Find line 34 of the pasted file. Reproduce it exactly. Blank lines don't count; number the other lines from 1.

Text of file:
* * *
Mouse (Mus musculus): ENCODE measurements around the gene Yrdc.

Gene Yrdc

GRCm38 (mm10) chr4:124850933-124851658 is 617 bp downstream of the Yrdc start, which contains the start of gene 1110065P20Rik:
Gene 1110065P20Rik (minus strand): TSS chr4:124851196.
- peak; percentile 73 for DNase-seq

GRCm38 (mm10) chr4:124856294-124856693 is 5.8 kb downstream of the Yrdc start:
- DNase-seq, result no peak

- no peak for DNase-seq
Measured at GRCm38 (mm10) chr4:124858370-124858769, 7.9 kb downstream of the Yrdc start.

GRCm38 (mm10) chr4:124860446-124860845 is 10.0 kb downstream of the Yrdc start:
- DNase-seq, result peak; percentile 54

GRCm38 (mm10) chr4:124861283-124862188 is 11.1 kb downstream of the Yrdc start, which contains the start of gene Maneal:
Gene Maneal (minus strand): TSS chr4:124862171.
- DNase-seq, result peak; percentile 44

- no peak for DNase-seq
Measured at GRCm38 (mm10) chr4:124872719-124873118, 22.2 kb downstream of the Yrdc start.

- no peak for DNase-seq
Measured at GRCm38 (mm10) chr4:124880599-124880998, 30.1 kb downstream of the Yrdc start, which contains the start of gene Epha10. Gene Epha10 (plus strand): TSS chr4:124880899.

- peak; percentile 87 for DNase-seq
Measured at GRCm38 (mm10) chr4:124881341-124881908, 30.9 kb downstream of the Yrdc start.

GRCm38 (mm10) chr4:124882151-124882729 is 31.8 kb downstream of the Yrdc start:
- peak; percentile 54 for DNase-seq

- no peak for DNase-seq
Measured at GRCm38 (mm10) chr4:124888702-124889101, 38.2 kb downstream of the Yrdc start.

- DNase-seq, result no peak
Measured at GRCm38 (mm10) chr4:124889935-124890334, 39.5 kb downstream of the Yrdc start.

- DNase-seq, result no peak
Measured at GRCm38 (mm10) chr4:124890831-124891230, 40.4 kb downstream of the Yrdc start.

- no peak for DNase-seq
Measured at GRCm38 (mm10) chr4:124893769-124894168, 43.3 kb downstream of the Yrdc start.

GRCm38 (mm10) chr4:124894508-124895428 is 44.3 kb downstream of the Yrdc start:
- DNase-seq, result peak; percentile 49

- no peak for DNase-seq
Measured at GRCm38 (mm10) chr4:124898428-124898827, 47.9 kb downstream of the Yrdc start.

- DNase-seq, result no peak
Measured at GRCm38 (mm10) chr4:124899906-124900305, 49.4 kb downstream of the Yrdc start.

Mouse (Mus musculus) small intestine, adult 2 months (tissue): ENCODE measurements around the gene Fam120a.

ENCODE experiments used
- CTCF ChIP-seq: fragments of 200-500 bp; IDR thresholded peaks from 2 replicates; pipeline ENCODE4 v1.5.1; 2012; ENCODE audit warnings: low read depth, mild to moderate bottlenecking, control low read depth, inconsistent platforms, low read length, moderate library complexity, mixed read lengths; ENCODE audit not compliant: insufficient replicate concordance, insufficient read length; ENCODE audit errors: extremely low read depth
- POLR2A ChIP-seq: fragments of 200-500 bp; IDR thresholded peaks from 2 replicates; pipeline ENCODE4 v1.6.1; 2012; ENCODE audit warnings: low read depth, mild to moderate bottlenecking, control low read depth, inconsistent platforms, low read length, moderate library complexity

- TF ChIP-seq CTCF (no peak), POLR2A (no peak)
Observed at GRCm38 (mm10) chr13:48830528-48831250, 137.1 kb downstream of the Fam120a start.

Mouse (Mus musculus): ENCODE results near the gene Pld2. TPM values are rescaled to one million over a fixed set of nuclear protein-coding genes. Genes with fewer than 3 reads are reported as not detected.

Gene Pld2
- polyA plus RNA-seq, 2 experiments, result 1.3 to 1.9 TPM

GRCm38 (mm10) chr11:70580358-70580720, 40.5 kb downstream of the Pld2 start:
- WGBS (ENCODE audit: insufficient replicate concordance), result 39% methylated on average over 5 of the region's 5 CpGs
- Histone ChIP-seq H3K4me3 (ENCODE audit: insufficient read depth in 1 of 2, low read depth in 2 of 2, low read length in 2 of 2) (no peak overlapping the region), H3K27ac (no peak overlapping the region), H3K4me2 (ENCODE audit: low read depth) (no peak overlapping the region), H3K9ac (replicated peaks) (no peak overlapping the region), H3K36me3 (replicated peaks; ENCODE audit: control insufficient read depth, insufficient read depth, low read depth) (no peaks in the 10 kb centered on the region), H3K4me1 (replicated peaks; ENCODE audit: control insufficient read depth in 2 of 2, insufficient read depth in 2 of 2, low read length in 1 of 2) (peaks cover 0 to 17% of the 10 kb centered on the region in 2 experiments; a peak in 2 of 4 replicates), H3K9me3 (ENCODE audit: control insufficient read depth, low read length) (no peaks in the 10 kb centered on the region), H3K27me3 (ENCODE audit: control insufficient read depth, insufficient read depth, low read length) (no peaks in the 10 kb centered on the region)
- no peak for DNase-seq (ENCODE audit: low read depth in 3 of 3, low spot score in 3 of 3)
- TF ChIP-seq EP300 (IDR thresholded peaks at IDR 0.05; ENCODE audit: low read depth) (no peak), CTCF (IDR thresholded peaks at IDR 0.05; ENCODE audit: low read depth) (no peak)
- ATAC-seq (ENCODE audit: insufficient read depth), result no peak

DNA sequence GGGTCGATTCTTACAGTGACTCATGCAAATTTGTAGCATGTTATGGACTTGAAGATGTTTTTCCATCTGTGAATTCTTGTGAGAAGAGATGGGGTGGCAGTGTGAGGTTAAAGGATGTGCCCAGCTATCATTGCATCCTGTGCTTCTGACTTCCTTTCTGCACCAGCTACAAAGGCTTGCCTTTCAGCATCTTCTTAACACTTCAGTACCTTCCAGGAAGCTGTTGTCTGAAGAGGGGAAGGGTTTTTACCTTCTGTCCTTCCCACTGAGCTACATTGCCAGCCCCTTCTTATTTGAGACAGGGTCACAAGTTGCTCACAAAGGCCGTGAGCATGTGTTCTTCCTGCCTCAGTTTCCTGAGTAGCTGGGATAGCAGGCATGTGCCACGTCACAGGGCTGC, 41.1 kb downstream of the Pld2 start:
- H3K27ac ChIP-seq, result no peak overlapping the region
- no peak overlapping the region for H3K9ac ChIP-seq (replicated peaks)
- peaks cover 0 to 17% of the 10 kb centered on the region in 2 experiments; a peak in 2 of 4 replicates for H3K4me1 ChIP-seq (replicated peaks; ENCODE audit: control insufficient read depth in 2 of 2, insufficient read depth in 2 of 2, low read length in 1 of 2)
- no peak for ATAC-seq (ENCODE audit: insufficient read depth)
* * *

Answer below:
Measured at GRCm38 (mm10) chr4:124898428-124898827, 47.9 kb downstream of the Yrdc start.